Autoimmune diseases such as rheumatoid arthritis, lupus and thyroid disorders are painful, disruptive and often devastating. At their core, they have one thing in common: an out-of-control immune response, linked with systemic inflammation. The right diet can help ease pain and heal autoimmune diseases. In general, avoid caffeine, alcohol, sugar, grains, dairy and red meat, and focus on fruits, vegetables, healthy fats and fish.
Which foods are the best for helping and healing autoimmune diseases? Try these six foods to make living with autoimmune conditions easier.
One 3-ounce serving of halibut has more than a full day’s worth of vitamin D, which is linked with reduced risk of rheumatoid arthritis, multiple sclerosis, lupus and other autoimmune diseases. Incorporating halibut into your meals can help you get your fill of vitamin D and potentially lower your risk. Other good sources of vitamin D include salmon, mackerel, sardines, whitefish and tuna. For vegetarian sources, opt for egg yolks or mushrooms grown in sunlight or UV light.
Try This: Marinate halibut steaks in olive oil and garlic then grill until done and garnish with lemons, capers and parsley; layer halibut fillets with rosemary and shallots, wrap in parchment or foil, and bake until done; poach halibut in white wine, cut into strips and serve on a salad of arugula, thinly sliced fennel, orange segments and black olives.
This bright orange spice contains curcumin, a powerful healing compound that’s been shown to alleviate multiple sclerosis, rheumatoid arthritis, psoriasis and inflammatory bowel disease by regulating inflammatory substances in the body. Turmeric is especially beneficial for fighting inflammation, and research shows that it may help soothe some autoimmune or inflammation-related symptoms.
However, curcumin is hard for the body to absorb. So, to increase its availability, combine it with black pepper and try heating it, both of which make it easier for the body to use.
Try This: Cook butternut squash cubes with coconut milk, turmeric, black pepper and curry paste then purée for an easy, creamy soup; simmer coconut or almond milk with turmeric and black pepper, and sweeten with raw honey for a dairy-free golden milk; toss cauliflower florets in turmeric, black pepper, salt, garlic and olive oil then roast until tender.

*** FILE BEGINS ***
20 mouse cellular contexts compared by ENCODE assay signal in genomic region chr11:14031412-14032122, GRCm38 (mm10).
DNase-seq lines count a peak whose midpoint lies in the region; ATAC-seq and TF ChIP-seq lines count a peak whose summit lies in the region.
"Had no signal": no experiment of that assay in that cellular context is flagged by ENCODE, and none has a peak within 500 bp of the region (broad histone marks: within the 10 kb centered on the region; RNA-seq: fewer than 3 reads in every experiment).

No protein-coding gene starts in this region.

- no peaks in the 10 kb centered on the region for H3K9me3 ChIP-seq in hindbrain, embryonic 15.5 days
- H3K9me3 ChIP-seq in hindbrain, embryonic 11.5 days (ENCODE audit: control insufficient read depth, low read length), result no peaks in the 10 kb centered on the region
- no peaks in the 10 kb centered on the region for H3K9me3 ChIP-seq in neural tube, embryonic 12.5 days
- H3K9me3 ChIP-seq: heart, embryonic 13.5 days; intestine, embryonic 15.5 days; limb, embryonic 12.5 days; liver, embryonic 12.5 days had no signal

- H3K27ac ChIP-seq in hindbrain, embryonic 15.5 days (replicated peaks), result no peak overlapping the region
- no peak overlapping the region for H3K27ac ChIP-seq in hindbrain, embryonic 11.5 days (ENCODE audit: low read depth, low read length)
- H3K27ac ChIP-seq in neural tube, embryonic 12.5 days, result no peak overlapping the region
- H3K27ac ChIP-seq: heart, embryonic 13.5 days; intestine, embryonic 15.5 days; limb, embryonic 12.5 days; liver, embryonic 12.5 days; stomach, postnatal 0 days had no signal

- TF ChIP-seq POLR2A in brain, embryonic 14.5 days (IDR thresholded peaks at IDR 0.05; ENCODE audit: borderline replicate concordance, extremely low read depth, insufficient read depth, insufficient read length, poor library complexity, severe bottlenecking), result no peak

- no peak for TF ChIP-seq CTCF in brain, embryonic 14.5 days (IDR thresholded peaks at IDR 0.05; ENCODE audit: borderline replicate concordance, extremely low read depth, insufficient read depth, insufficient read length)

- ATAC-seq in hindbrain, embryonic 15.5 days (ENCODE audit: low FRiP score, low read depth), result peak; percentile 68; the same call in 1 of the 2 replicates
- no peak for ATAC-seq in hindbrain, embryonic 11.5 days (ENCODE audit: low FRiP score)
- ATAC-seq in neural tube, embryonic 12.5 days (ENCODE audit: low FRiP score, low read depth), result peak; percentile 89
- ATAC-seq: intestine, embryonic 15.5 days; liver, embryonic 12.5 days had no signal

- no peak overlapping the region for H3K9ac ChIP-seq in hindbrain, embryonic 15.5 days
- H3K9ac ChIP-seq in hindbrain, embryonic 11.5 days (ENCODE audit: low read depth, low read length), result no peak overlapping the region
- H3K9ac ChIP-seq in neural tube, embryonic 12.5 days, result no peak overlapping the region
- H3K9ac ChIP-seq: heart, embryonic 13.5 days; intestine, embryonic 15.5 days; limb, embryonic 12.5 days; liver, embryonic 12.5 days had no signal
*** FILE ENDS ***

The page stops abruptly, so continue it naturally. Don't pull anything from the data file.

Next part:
Traditionally fermented sauerkraut is loaded with probiotics, which help balance the gut microbiome and improve the intestine’s barrier function. These are two critical functions in protecting against autoimmune conditions. Studies show that people with rheumatoid arthritis who take probiotics feel a significant reduction in stiffness, swelling, pain and inflammation.
Other good dairy-free probiotic sources include kimchi, fermented vegetables, pickled ginger, coconut yogurt with added probiotics, and water kefir.
Try This: Purée sauerkraut with mustard, horseradish and raw honey for a zesty sandwich spread; grill chicken or turkey sausage, slice on the diagonal and serve on a bed of sauerkraut; mix sauerkraut with grated carrots, daikon radish and shredded spinach for an easy side.
Green tea can work wonders when it comes to inflammation, and it’s a potent food for autoimmune diseases. This tea is high in a compound called epigallocatechin-3-gallate (EGCG), which has been shown to improve symptoms and reduce the pathology in some animal models of autoimmune diseases. The dysregulation of T cell function is a critical factor in the development of autoimmune inflammatory diseases, and green tea has a dramatic effect on T cell function, especially their differentiation, in a way that can favorably impact autoimmunity.
Try This: Brewed green tea with mint tea, slices of ginger and raw honey; mix brewed green tea, bananas and coconut milk then freeze in an ice cream maker.
Wild Alaskan Salmon
Salmon is rich in omega-3 fatty acids, which reduce inflammation, modulate immune activity and protect against several inflammatory and autoimmune diseases, including rheumatoid arthritis, Crohn’s disease, ulcerative colitis, psoriasis and multiple sclerosis. But wild salmon isn’t the only seafood that’s great for autoimmune healing. Tuna, sardines, mackerel and other fatty fish are also good sources of omega-3 fats.
Try This: Simmer seaweed noodles in a broth with ginger and garlic then top with bok choy, scallions and crumbled cooked salmon. In a food processor, combine salmon, leeks, zucchini, garlic and onions then pulse to mix and form into patties and sauté in olive oil; toss canned salmon with avocado cubes, chopped kale, shredded carrots and a simple vinaigrette.
Like other sulfur-rich foods (cauliflower, radishes, cabbage, onions, kale), broccoli is rich in a powerful antioxidant called glutathione, which may help alleviate autoimmune diseases. It’s key in taming chronic inflammation and protecting against oxidative stress. Studies show glutathione status can be diminished by as much as 50% in people with autoimmune disorders.
Try This: Toss whole broccoli spears in olive oil, garlic and red pepper flakes and grill until tender; cook broccoli, cauliflower and leeks in broth then purée until smooth for a creamy, dairy-free soup. Grate or shred broccoli stems, red cabbage, celery, green apples and onions, add golden raisins, and dress with mayonnaise, raw honey and apple cider vinegar for an easy slaw.
For more foods that can help heal autoimmune diseases and combat inflammation, pain and other symptoms, keep reading:
- How to Eat Well for Autoimmune Disease
- A Day of Eating for Autoimmune Disease
- Supplements for Autoimmune Health
- Should You Exercise With Autoimmune Disease?
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